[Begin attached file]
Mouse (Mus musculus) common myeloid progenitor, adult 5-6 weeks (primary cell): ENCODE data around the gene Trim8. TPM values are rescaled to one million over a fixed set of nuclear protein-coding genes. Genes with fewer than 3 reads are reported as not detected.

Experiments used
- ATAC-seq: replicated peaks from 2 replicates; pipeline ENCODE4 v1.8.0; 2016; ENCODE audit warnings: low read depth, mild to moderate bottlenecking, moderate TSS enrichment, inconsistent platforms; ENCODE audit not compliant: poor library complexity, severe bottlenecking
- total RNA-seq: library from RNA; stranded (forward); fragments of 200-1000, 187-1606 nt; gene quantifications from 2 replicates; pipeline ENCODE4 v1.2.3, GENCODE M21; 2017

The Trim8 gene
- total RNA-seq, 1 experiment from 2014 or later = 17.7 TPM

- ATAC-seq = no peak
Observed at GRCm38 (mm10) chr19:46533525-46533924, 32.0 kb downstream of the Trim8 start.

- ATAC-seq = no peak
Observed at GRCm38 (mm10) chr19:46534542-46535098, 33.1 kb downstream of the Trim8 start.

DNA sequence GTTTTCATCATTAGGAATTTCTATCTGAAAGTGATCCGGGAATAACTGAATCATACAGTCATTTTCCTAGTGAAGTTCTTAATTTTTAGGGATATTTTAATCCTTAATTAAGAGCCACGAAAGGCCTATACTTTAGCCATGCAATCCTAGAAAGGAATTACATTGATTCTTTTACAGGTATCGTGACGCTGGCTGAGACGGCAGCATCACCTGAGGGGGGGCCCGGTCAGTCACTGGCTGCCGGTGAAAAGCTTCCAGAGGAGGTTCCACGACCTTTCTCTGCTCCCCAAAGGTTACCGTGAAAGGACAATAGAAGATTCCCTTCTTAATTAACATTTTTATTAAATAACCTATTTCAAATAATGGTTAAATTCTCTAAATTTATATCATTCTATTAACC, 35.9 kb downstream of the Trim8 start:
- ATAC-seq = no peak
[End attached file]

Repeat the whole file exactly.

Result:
Mouse (Mus musculus) common myeloid progenitor, adult 5-6 weeks (primary cell): ENCODE data around the gene Trim8. TPM values are rescaled to one million over a fixed set of nuclear protein-coding genes. Genes with fewer than 3 reads are reported as not detected.

Experiments used
- ATAC-seq: replicated peaks from 2 replicates; pipeline ENCODE4 v1.8.0; 2016; ENCODE audit warnings: low read depth, mild to moderate bottlenecking, moderate TSS enrichment, inconsistent platforms; ENCODE audit not compliant: poor library complexity, severe bottlenecking
- total RNA-seq: library from RNA; stranded (forward); fragments of 200-1000, 187-1606 nt; gene quantifications from 2 replicates; pipeline ENCODE4 v1.2.3, GENCODE M21; 2017

The Trim8 gene
- total RNA-seq, 1 experiment from 2014 or later = 17.7 TPM

- ATAC-seq = no peak
Observed at GRCm38 (mm10) chr19:46533525-46533924, 32.0 kb downstream of the Trim8 start.

- ATAC-seq = no peak
Observed at GRCm38 (mm10) chr19:46534542-46535098, 33.1 kb downstream of the Trim8 start.

DNA sequence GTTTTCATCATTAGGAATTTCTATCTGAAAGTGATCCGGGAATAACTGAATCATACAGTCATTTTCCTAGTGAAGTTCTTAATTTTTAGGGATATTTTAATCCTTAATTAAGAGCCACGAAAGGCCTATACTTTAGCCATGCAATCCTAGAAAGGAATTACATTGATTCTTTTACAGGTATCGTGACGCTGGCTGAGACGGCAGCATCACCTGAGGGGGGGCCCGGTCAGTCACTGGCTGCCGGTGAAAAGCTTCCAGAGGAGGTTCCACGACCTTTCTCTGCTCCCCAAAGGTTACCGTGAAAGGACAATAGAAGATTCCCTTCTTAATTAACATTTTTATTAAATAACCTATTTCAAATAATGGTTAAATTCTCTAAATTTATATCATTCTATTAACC, 35.9 kb downstream of the Trim8 start:
- ATAC-seq = no peak